For this, we can turn to PCA. The goal of PCA is to re-express the data set (i.e. the map of n pixels with m intensities) on a new set of axes (basis), for which a linear combination of the coordinates (vectors) within the new set of axes (basis) returns the coordinates (m, n) in the data set.


The new basis is superior because each axis is an orthogonal vector that lies along the direction in which there is the greatest amount of variation within the measurements. PCA thus offers a way to view the variation in the signal (i.e. intensities of the wavelengths of interest) in the area mapped by XRF.


Mathematical Basis of PCA


The text below is adapted from "A Tutorial on Principal Component Analysis" by J. Schlens (2005).

Let’s define a matrix X, that comprises your XRF data set. X has n columns, where n is the number of measurements that you collected, i.e. the number of pixels in your map. X has m rows, where m is the measurement type, in our case, the intensities of each measured wavelength:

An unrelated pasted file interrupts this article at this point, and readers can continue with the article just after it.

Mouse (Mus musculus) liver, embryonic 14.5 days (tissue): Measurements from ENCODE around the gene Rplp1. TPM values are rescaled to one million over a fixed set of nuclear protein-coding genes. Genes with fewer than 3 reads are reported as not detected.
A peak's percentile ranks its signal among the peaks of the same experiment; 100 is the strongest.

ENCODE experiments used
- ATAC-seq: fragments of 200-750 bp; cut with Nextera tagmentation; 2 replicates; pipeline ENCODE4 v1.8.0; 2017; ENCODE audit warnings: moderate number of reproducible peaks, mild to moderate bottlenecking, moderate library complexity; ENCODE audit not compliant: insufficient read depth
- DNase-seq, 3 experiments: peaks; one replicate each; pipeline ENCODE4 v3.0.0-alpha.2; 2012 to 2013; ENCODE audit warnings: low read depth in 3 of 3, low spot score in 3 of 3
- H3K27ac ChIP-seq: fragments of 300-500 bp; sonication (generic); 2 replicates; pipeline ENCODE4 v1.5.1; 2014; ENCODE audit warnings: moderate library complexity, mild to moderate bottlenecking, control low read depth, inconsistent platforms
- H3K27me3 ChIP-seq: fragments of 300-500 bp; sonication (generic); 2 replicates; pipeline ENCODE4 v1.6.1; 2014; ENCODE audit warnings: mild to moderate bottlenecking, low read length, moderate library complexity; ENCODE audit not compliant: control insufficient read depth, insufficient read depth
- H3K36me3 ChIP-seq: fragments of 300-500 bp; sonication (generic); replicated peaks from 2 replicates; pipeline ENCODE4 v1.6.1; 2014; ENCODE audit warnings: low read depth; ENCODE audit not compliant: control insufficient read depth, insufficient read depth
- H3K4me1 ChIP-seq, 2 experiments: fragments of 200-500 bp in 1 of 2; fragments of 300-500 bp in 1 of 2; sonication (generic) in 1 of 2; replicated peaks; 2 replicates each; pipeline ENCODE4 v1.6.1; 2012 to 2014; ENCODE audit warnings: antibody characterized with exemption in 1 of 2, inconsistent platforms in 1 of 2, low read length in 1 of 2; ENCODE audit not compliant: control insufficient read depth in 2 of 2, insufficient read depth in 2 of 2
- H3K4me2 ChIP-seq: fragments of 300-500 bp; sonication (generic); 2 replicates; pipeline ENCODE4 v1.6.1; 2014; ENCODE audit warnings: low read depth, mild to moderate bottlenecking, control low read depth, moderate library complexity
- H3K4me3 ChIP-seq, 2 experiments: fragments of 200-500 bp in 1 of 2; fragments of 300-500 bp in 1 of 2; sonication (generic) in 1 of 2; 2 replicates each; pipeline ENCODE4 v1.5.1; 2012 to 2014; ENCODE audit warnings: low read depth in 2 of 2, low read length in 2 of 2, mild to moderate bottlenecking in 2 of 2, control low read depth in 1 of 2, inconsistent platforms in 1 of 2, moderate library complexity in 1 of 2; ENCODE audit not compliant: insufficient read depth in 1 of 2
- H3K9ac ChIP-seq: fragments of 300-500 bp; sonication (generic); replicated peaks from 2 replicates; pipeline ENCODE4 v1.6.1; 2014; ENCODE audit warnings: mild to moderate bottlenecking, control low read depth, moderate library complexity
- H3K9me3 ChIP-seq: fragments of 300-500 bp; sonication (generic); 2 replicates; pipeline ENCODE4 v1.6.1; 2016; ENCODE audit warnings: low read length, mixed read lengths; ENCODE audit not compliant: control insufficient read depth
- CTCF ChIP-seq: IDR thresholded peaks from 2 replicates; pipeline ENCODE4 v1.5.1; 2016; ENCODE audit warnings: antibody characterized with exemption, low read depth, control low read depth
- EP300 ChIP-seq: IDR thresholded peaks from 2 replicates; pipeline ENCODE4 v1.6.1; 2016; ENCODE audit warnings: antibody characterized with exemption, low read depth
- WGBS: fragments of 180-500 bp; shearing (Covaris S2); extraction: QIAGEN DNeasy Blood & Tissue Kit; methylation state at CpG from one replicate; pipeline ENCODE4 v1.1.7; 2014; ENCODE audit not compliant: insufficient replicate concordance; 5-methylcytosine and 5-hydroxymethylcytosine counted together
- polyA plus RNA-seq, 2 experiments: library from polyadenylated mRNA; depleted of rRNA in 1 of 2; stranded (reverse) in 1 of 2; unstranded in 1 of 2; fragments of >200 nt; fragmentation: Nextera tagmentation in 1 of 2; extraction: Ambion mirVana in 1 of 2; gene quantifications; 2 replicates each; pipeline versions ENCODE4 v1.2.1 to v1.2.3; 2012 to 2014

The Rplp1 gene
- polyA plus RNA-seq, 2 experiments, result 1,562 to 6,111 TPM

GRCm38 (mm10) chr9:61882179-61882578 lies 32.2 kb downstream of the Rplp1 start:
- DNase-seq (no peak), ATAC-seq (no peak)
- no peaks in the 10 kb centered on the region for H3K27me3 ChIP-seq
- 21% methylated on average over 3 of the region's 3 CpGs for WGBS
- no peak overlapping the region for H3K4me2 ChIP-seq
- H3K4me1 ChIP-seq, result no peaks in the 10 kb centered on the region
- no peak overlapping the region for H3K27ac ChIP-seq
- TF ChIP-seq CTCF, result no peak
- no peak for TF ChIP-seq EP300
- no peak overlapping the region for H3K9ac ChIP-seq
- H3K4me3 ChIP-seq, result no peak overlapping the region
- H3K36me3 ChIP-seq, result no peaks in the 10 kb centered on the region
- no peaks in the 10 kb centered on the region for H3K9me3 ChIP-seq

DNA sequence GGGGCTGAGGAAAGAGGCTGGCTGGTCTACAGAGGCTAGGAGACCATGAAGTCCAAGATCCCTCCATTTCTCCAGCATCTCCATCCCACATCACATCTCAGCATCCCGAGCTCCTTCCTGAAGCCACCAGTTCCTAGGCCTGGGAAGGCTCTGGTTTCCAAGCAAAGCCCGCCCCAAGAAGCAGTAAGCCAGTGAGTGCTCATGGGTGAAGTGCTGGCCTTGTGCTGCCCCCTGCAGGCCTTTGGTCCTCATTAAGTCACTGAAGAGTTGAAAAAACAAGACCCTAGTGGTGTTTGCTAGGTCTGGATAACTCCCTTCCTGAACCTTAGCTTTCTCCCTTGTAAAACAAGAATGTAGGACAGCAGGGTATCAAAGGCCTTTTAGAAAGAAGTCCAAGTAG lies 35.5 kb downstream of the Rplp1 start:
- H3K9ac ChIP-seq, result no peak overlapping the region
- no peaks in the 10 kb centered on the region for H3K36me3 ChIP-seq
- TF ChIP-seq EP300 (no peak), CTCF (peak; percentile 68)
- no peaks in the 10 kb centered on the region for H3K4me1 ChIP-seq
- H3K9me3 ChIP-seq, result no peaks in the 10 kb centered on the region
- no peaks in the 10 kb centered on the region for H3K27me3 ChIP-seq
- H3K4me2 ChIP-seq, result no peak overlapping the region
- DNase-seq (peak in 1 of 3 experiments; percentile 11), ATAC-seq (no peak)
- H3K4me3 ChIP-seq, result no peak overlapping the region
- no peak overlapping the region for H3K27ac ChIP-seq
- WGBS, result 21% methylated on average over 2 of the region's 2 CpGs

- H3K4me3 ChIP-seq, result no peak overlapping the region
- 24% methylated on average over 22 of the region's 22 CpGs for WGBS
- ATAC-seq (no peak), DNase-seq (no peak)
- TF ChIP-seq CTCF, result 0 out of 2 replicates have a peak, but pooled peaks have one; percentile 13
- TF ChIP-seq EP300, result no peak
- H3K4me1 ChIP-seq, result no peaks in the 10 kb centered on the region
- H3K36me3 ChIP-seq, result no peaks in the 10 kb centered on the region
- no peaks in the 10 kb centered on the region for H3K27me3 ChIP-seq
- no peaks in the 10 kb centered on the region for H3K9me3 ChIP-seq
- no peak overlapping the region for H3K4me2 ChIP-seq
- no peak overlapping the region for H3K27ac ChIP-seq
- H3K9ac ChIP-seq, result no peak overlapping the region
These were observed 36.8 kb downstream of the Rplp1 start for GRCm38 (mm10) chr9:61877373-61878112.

X = [x11……x1n



Note, we actually take the mean adjusted values of xmn, which means that we subtract off the mean from each entry.


The goal of PCA is to find an orthonormal matrix, P, which linearly transforms X into the covariance matrix of X under the special condition that this new matrix (which we’ll call Y) is diagonalized: all entries are zero except those along the matrix diagonal. This can be expressed in the following equation:


Y = PX


The covariance matrix of X is, by definition, XXT/(n-1). This means that the ijth element of the covariance matrix is the dot product of the vector of the ith measurement type with the vector of the jth measurement type, all normalized by n-1. So, each entry is:




Elements along the diagonal of the matrix XXT are the variance of a particular measurement type (the condition where i=j) and elements not along the diagonal are the covariance between measurement types.